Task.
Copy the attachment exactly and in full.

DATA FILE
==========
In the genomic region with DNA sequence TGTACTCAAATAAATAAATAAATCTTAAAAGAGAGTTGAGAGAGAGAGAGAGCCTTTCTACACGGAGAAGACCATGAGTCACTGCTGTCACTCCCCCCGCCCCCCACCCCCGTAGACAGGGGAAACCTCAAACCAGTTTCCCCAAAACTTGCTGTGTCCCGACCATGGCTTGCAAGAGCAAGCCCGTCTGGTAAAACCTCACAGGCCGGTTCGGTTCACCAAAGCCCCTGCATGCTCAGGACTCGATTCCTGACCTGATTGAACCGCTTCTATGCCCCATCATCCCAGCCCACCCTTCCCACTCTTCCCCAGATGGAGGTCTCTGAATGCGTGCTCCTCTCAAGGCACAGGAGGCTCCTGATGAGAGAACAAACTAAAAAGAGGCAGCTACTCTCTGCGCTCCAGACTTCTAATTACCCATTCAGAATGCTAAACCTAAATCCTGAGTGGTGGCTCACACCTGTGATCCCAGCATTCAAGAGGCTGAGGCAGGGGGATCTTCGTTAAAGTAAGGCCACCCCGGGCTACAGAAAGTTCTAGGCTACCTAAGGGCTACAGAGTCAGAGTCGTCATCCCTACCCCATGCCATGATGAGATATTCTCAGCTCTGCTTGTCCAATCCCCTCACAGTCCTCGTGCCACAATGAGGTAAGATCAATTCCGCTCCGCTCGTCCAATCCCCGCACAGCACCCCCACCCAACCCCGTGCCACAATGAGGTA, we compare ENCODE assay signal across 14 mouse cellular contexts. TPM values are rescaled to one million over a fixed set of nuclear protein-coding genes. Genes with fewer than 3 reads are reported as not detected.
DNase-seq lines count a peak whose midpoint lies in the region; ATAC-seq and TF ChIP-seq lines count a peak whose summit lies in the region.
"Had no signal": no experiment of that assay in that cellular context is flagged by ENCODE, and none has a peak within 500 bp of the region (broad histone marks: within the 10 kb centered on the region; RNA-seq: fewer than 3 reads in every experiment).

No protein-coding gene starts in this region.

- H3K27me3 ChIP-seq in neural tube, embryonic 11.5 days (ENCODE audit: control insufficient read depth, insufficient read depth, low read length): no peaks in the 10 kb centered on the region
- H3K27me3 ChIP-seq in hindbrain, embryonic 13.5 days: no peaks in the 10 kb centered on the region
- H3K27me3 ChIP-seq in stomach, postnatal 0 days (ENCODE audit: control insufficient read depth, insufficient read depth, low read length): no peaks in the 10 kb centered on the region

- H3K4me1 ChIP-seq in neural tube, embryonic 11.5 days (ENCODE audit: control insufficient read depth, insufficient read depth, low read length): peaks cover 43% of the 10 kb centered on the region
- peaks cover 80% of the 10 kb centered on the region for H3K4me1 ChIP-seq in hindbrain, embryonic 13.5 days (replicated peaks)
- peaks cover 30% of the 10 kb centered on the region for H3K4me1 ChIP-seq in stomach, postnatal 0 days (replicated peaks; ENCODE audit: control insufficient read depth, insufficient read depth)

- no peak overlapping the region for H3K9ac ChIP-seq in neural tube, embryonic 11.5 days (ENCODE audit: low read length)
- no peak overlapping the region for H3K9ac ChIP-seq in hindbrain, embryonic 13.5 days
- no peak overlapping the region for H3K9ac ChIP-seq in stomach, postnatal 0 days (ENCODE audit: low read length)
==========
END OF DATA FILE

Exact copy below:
In the genomic region with DNA sequence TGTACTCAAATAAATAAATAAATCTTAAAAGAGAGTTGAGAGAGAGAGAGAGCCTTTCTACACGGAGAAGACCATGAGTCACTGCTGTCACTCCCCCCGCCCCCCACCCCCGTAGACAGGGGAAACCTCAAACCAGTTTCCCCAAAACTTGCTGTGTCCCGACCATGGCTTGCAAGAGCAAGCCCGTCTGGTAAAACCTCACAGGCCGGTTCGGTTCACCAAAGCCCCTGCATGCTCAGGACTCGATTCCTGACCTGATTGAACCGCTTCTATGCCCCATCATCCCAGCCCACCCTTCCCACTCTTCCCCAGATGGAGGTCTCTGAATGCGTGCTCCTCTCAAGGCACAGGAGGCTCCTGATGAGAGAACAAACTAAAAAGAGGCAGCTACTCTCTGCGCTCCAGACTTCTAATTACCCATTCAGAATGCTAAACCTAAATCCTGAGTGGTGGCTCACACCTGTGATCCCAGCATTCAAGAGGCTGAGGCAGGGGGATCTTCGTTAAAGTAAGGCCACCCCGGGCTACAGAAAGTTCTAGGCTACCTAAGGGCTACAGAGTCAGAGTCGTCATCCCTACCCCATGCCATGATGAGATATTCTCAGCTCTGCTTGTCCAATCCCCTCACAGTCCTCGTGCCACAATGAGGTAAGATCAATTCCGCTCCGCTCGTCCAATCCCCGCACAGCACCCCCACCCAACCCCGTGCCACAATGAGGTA, we compare ENCODE assay signal across 14 mouse cellular contexts. TPM values are rescaled to one million over a fixed set of nuclear protein-coding genes. Genes with fewer than 3 reads are reported as not detected.
DNase-seq lines count a peak whose midpoint lies in the region; ATAC-seq and TF ChIP-seq lines count a peak whose summit lies in the region.
"Had no signal": no experiment of that assay in that cellular context is flagged by ENCODE, and none has a peak within 500 bp of the region (broad histone marks: within the 10 kb centered on the region; RNA-seq: fewer than 3 reads in every experiment).

No protein-coding gene starts in this region.

- H3K27me3 ChIP-seq in neural tube, embryonic 11.5 days (ENCODE audit: control insufficient read depth, insufficient read depth, low read length): no peaks in the 10 kb centered on the region
- H3K27me3 ChIP-seq in hindbrain, embryonic 13.5 days: no peaks in the 10 kb centered on the region
- H3K27me3 ChIP-seq in stomach, postnatal 0 days (ENCODE audit: control insufficient read depth, insufficient read depth, low read length): no peaks in the 10 kb centered on the region

- H3K4me1 ChIP-seq in neural tube, embryonic 11.5 days (ENCODE audit: control insufficient read depth, insufficient read depth, low read length): peaks cover 43% of the 10 kb centered on the region
- peaks cover 80% of the 10 kb centered on the region for H3K4me1 ChIP-seq in hindbrain, embryonic 13.5 days (replicated peaks)
- peaks cover 30% of the 10 kb centered on the region for H3K4me1 ChIP-seq in stomach, postnatal 0 days (replicated peaks; ENCODE audit: control insufficient read depth, insufficient read depth)

- no peak overlapping the region for H3K9ac ChIP-seq in neural tube, embryonic 11.5 days (ENCODE audit: low read length)
- no peak overlapping the region for H3K9ac ChIP-seq in hindbrain, embryonic 13.5 days
- no peak overlapping the region for H3K9ac ChIP-seq in stomach, postnatal 0 days (ENCODE audit: low read length)